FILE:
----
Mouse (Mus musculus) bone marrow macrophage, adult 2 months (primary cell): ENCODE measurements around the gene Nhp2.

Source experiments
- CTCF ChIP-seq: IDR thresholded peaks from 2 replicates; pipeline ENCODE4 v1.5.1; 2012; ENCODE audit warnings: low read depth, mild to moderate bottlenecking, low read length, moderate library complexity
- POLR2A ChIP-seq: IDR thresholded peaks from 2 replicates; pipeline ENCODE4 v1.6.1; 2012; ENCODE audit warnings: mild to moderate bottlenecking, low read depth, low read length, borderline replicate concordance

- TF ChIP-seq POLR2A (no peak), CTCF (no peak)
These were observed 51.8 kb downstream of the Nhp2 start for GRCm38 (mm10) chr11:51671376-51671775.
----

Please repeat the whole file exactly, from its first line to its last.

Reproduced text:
Mouse (Mus musculus) bone marrow macrophage, adult 2 months (primary cell): ENCODE measurements around the gene Nhp2.

Source experiments
- CTCF ChIP-seq: IDR thresholded peaks from 2 replicates; pipeline ENCODE4 v1.5.1; 2012; ENCODE audit warnings: low read depth, mild to moderate bottlenecking, low read length, moderate library complexity
- POLR2A ChIP-seq: IDR thresholded peaks from 2 replicates; pipeline ENCODE4 v1.6.1; 2012; ENCODE audit warnings: mild to moderate bottlenecking, low read depth, low read length, borderline replicate concordance

- TF ChIP-seq POLR2A (no peak), CTCF (no peak)
These were observed 51.8 kb downstream of the Nhp2 start for GRCm38 (mm10) chr11:51671376-51671775.